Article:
The decade's most triggering comedy
Residents of the Midwest and the Great Lakes region will contend with an Arctic front causing snowfall and frigid temperatures until Christmas Eve, according to a forecast from the National Weather Service, posing threats to travel plans as airlines cancel flights and poor driving conditions impact the nation’s roads. Services such as FedEx and UPS warned of widespread delays on Friday.
“FedEx Express experienced substantial disruptions at our Memphis and Indianapolis hubs last night due to severe winter weather that has been moving across the United States,” FedEx said in a statement, adding that delays are possible for nationwide package deliveries on Friday and Saturday. “The safety of our team members remains our number one priority.”
UPS said in a statement that “significant weather events across several regions” of the country are impacting air and ground networks, including hubs in Louisville and Rockford. “We will work to ensure the safety of our employees while minimizing effects on service,” the company announced. “Contingency plans are in place to help ensure that shipments arrive at their final destinations as quickly as conditions permit.”
The United States Postal Service also said that 89 post offices have been closed as a result of the storm, according to a report from CNN. Most of the affected locations are in North Dakota and South Dakota, with six closed locations in Nebraska and five each in Minnesota and Iowa.
Amazon also reported the temporary shuttering of some locations. “Out of an abundance of caution, we’ve temporarily closed some of our sites in the impacted areas,” Amazon spokesperson Barbara Agrait told the outlet. “We’ll continue monitoring weather patterns and will reopen sites and resume operations when it’s safe to do so.”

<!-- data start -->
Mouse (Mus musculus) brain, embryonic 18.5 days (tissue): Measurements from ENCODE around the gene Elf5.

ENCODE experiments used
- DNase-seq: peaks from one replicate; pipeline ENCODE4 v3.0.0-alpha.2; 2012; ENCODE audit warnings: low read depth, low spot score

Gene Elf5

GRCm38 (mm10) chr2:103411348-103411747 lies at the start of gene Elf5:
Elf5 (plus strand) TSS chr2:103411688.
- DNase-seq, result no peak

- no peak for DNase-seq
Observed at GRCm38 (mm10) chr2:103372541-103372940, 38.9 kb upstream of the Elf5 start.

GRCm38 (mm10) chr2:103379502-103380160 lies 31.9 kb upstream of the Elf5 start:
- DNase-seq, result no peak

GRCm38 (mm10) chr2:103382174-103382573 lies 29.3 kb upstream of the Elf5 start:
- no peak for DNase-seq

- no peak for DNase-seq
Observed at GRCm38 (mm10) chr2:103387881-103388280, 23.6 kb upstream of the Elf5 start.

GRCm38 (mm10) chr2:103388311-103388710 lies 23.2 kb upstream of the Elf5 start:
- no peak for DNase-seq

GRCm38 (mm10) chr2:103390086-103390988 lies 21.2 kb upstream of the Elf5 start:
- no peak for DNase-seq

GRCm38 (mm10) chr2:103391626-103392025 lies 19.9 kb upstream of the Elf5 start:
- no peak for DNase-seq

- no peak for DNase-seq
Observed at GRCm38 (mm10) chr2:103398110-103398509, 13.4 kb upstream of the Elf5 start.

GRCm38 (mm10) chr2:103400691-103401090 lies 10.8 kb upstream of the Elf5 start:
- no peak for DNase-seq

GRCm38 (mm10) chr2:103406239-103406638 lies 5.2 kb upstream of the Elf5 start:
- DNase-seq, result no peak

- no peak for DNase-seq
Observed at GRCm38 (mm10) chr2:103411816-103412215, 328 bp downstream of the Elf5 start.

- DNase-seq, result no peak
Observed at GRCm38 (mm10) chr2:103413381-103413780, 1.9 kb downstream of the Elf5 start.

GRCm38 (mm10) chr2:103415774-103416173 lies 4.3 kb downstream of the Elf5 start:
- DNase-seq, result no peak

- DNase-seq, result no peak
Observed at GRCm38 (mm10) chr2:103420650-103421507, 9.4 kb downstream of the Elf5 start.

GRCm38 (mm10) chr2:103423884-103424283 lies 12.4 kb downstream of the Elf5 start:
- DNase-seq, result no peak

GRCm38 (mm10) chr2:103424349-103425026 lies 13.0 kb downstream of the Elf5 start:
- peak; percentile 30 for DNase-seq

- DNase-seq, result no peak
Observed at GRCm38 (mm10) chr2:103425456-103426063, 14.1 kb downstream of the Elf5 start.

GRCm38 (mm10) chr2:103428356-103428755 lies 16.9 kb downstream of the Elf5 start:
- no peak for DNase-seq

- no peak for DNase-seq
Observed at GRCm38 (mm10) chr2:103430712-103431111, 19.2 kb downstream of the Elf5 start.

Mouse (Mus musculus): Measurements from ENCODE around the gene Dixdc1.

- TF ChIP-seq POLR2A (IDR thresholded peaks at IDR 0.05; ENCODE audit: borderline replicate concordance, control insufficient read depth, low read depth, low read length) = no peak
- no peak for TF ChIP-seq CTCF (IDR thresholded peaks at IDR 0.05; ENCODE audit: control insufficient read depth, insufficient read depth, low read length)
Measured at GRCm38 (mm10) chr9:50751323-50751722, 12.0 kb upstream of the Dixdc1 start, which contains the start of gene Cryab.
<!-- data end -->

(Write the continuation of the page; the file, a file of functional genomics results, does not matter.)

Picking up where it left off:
The dismal news for major delivery services comes as holiday retail sales are expected to grow between 6% and 8% since last year to possibly surpass $960 billion, according to data from the National Retail Federation. Consumers are increasingly reliant upon online shopping rather than in-store purchases, continuing a trend that accelerated during the lockdown-induced recession.
Although the growth appears to surpass the average 4.9% annual increase witnessed over the past decade, the expansion will be eclipsed by record inflation, which rose year-over-year at a 7.1% rate as of last month, according to a report from the Bureau of Labor Statistics.
With respect to holiday travel, nearly 102 million Americans plan to drive to their holiday destinations, marking an increase of two million drivers since last year despite recent increases in gas prices, according to data from AAA. Meanwhile, roughly 54 million passengers will depart from airports between December 18 and January 3, constituting a 20% increase from last year, according to data from Hopper.
An explanation for the increase in holiday travel could lie in the growing acceptance of virtual work arrangements. “With hybrid work schedules, we are seeing more people take long weekends to travel because they can work remotely at their destination and be more flexible with the days they depart and return,” AAA Senior Vice President of Travel Paula Twidale remarked.